Concerns are being raised as to how modern lifestyles may cause physiological defense mechanisms in light of the dramatic increase of people suffering from chronic inflammatory diseases, such as allergies, asthma and irritable bowel syndrome.
Researchers have conducted a perspective foresight study along the lines of the European Science Foundation’s (ESF) predictions, evaluating the challenges linked to chronic inflammatory diseases. Their findings, published in a supplement to The Journal of Allergy and Clinical Immunology (JACI), the official journal of the American Academy of Allergy, Asthma & Immunology (AAAAI), report details of 10 key areas with the highest priority for research.
Harald Renz, MD, committee chair of the Institute of Laboratory Medicine and Pathobiochemistry, Molecular Diagnostics, Phillips University in Marburg, Germany comments:
“Many transmissible diseases have been effectively eradicated over the last half century, yet there has been a marked increase in the incidence of chronic inflammatory diseases.
Strategies are urgently needed to determine the causes of these chronic diseases and identify targets for therapy and prevention.”
Determining the factors responsible for the development of chronic inflammatory diseases remains challenging. Even though epidemiological evidence clearly indicates environmental influence as being responsible, not everyone within these environments develops diseases; and despite the fact that susceptibility to chronic inflammatory disease evidently play an important role, genetics alone may not be the only determining factor, as susceptibility to disease in later life can be influenced by prenatal exposures. Another influencing factor that determines the likelihood of a person developing diseases like asthma and allergies in later life is whether or not a person is breastfed and exposed to microorganisms after birth.
Dr. Renz and his team from the Scientific Committee of the ESF Forward Look on Gene-Environment Interaction in Chronic Disease (GENESIS) have determined key recommendations from their study listing the highest priority for research into chronic inflammatory diseases:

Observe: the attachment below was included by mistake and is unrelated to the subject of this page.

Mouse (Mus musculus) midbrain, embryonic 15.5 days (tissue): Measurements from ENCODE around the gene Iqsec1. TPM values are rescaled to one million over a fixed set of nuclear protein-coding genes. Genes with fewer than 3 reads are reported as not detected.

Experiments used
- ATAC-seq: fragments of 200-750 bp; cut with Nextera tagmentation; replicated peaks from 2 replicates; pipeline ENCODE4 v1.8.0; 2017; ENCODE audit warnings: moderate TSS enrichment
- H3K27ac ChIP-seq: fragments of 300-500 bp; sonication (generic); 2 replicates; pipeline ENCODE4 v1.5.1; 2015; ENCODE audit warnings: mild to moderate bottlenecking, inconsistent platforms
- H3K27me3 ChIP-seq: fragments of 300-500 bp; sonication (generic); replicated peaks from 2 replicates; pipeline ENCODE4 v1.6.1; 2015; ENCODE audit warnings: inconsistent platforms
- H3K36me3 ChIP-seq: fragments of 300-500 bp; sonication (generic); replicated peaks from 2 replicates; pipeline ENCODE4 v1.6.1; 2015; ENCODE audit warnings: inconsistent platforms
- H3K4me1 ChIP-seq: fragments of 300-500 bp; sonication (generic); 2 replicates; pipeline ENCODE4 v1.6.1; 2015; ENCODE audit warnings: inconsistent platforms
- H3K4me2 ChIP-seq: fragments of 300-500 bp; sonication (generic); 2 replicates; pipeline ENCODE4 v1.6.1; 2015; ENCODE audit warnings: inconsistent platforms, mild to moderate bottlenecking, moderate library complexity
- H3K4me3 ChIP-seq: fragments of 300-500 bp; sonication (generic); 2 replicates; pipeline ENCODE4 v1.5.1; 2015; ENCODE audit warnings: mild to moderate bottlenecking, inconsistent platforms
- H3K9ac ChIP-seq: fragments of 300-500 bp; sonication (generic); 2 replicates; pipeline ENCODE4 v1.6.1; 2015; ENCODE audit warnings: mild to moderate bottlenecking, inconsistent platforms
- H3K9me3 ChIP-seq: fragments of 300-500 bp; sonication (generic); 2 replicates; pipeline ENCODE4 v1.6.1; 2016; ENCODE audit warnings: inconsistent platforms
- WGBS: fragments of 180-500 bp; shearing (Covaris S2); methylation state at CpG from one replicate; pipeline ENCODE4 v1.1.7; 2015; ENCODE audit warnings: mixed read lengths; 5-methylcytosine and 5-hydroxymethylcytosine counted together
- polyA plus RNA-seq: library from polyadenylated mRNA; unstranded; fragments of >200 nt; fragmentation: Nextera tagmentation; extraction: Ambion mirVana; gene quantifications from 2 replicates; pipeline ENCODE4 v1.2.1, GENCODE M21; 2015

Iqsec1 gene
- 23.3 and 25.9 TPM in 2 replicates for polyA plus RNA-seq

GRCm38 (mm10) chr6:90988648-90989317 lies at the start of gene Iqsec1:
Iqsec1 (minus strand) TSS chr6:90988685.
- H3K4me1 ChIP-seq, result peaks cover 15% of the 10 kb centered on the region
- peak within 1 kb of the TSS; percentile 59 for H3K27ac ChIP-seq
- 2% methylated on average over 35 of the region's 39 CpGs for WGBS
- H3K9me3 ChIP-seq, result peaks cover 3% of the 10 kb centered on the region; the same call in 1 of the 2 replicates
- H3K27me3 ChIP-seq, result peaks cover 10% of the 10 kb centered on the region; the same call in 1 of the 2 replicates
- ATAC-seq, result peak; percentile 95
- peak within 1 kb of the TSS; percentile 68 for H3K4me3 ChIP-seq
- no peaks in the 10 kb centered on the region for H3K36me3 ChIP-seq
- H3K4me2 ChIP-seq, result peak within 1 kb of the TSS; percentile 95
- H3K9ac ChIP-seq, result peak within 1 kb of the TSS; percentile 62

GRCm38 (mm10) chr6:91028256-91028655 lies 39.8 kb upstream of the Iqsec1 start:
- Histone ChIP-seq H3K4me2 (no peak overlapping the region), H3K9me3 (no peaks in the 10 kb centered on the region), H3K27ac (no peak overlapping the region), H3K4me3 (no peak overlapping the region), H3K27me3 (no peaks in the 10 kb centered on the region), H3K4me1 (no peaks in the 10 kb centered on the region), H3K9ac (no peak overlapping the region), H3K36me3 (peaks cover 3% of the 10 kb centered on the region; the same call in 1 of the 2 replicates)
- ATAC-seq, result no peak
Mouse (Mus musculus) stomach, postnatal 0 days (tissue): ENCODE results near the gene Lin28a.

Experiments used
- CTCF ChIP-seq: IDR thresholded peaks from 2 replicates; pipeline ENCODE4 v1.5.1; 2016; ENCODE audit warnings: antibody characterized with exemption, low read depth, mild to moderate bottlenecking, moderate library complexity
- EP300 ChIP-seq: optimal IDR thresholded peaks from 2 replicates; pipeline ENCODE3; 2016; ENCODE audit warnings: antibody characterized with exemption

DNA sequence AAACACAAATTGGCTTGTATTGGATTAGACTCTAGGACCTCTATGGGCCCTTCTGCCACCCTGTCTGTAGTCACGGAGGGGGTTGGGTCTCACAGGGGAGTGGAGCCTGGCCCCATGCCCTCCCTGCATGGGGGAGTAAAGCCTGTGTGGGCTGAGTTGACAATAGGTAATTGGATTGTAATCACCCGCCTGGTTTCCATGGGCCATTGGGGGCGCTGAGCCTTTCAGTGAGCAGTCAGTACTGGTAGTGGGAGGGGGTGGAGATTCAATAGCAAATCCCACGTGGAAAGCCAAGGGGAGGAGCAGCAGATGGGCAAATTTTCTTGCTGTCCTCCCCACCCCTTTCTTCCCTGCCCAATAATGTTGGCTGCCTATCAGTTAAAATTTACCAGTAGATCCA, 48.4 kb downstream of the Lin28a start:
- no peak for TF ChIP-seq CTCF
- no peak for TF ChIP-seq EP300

- To understand chronic inflammatory disease, researchers should apply a global or international approach.
- Effective interdisciplinary research strategies must be established
- The question of tolerance should be a main focus for researchers
- Therapy and prevention must be clearly distinguished in research.
- Large prospective cohort studies that include deep phenotyping must be made priority.
- Effective public-private partnerships must be developed to ensure free exchange of information.
- Large investments are required for infrastructure, personnel, and development of research tools.
- Dedicated funding must be provided for interdisciplinary research.
- Data collection protocols, handling, and storage need to be unified.
- New tools and experimental models must be developed.
In addition, the committee also highlighted a series of key strategic research targets that can potentially achieve significant progress in the management of chronic diseases:
Therapy and Prevention.
Due to the complexity of chronic inflammatory diseases, patient treatments need to be based on deep environmental, biological and clinical phenotyping as it is not possible to establish whether potential therapies are clinically ineffective, or just not targeted correctly without phenotyping. The committee is asking for an identification of novel biological markers to improve the classification of patients, as well as for investments in bioinformatics and systems biology in order to realize the full potential of omics data.